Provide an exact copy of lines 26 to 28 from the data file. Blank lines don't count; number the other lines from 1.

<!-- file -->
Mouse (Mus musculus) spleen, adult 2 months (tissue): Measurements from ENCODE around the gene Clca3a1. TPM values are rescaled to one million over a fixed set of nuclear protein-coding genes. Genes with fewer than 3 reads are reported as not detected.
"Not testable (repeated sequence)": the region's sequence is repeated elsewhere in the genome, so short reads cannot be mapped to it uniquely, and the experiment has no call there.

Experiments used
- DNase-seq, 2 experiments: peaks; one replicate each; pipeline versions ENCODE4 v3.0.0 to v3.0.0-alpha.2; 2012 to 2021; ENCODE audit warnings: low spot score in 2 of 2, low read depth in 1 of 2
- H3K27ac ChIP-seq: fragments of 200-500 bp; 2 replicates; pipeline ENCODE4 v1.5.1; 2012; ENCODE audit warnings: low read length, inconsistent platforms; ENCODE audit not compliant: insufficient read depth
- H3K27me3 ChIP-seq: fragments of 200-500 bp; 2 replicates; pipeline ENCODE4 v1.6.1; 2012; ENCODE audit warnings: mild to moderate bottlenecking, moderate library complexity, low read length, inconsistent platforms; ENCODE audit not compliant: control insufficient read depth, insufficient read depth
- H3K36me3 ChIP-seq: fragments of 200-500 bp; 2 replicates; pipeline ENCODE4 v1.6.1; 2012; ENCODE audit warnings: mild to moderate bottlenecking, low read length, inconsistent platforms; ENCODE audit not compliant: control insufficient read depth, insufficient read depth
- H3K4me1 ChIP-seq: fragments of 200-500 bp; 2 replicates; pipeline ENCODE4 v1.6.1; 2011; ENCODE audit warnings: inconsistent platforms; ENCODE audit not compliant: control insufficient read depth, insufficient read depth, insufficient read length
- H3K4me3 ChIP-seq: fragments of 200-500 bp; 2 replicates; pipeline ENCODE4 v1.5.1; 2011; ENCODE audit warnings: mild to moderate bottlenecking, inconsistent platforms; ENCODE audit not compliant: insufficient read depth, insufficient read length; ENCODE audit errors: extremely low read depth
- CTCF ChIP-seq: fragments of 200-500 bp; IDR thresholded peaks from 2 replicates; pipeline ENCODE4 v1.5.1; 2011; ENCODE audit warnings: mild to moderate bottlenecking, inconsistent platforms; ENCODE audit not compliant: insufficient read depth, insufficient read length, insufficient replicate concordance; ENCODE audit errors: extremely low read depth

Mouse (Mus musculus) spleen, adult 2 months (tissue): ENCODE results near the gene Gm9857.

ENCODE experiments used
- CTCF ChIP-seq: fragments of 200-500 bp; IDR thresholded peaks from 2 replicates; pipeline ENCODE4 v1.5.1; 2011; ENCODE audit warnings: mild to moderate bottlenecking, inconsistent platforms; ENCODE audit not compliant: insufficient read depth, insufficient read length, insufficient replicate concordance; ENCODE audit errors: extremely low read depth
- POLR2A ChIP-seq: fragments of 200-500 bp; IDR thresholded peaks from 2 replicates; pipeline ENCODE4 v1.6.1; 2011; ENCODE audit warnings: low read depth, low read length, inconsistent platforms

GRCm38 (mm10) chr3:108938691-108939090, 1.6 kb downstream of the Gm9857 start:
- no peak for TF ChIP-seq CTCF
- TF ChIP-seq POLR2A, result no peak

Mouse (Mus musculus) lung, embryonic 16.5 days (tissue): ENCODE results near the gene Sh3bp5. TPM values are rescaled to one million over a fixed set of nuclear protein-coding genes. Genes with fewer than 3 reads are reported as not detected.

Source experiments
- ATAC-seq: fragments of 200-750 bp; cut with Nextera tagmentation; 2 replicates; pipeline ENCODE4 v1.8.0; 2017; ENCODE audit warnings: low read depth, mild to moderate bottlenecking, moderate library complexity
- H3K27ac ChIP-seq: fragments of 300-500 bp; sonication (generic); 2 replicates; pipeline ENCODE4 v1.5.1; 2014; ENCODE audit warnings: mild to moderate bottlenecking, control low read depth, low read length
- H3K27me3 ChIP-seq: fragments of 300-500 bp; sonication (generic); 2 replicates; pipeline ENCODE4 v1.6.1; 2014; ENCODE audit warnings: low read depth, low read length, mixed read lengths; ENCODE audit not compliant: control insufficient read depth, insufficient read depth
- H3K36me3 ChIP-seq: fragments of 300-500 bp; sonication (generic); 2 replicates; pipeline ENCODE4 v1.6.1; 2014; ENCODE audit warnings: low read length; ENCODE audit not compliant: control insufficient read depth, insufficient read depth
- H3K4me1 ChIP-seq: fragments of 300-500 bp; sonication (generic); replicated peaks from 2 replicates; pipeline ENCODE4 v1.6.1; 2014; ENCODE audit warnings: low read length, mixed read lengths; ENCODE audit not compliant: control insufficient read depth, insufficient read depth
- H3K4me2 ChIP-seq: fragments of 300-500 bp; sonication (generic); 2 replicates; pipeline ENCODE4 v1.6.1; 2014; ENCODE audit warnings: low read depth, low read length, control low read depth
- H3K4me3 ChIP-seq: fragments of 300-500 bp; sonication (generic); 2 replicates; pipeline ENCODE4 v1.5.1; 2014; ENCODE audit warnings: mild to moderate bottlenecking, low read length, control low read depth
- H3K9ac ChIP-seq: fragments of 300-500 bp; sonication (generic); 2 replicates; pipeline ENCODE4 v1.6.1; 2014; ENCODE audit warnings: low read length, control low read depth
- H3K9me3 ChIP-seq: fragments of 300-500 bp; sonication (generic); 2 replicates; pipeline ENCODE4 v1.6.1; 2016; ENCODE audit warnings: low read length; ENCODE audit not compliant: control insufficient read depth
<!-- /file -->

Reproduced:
- H3K4me3 ChIP-seq: fragments of 300-500 bp; sonication (generic); 2 replicates; pipeline ENCODE4 v1.5.1; 2014; ENCODE audit warnings: mild to moderate bottlenecking, low read length, control low read depth
- H3K9ac ChIP-seq: fragments of 300-500 bp; sonication (generic); 2 replicates; pipeline ENCODE4 v1.6.1; 2014; ENCODE audit warnings: low read length, control low read depth
- H3K9me3 ChIP-seq: fragments of 300-500 bp; sonication (generic); 2 replicates; pipeline ENCODE4 v1.6.1; 2016; ENCODE audit warnings: low read length; ENCODE audit not compliant: control insufficient read depth